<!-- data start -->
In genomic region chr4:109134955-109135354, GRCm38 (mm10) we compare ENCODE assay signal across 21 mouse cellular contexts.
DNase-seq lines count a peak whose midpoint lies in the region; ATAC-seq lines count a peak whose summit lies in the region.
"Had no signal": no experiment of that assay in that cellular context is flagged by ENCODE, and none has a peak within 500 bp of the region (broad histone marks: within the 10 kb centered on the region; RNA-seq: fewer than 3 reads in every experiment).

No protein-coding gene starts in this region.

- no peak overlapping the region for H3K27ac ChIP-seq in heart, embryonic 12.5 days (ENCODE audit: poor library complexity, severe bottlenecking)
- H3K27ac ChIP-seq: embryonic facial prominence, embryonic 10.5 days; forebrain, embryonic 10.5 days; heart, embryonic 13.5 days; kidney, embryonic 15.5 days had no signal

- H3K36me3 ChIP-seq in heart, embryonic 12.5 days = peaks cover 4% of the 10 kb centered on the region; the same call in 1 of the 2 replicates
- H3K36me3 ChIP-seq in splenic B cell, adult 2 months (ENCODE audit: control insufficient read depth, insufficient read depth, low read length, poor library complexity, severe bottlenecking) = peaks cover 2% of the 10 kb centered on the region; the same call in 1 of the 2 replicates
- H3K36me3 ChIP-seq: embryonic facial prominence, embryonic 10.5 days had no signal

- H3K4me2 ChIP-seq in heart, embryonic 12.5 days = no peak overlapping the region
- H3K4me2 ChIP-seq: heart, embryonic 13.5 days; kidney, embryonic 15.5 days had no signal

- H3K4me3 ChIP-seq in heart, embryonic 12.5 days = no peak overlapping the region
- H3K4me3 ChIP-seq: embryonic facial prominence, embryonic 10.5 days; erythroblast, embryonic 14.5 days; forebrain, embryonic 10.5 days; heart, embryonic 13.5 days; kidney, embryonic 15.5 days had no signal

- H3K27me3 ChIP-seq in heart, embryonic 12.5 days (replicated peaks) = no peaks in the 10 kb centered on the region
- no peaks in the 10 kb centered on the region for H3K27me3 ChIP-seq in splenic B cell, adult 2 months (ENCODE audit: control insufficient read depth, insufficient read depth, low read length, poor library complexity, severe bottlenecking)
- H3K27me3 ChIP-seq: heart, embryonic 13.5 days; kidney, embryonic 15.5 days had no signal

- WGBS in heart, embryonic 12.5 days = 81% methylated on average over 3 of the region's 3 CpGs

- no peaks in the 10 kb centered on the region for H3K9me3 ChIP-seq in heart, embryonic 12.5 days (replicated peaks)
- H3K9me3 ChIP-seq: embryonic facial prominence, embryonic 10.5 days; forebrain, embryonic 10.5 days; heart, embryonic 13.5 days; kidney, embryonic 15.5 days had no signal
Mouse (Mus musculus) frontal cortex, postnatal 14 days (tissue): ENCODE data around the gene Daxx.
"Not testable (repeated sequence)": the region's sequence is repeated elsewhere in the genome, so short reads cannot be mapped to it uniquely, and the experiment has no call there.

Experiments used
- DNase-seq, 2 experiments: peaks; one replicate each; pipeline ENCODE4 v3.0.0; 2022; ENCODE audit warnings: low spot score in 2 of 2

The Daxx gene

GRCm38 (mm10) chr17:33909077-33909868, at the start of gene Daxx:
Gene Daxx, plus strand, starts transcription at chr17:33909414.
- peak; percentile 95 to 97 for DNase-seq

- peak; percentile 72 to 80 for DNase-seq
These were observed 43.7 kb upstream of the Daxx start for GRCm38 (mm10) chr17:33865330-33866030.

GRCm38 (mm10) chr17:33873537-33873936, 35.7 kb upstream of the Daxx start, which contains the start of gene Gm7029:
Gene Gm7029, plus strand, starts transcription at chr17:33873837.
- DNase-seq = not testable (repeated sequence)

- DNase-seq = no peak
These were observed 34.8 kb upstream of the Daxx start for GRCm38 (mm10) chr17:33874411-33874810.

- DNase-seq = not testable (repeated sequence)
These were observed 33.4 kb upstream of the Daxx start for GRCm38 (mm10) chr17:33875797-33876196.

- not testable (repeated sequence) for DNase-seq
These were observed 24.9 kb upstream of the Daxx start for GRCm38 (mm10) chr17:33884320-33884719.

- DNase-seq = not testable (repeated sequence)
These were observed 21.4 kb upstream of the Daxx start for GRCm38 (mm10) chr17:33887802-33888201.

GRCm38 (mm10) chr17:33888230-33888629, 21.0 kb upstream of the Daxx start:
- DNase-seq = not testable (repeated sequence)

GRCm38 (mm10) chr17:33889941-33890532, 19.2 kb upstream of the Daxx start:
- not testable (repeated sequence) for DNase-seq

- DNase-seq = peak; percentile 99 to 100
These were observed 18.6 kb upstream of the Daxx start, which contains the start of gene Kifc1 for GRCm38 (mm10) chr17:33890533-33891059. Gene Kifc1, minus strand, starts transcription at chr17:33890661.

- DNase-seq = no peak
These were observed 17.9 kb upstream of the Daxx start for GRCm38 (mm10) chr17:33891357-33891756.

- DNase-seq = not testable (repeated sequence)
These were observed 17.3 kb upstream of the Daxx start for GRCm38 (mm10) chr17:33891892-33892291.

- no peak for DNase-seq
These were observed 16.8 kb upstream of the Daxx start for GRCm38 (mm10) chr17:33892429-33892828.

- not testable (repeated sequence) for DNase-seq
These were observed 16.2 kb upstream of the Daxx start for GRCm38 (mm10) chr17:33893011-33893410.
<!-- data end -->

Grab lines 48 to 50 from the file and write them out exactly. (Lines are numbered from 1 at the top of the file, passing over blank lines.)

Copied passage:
These were observed 17.9 kb upstream of the Daxx start for GRCm38 (mm10) chr17:33891357-33891756.

- DNase-seq = not testable (repeated sequence)
These were observed 17.3 kb upstream of the Daxx start for GRCm38 (mm10) chr17:33891892-33892291.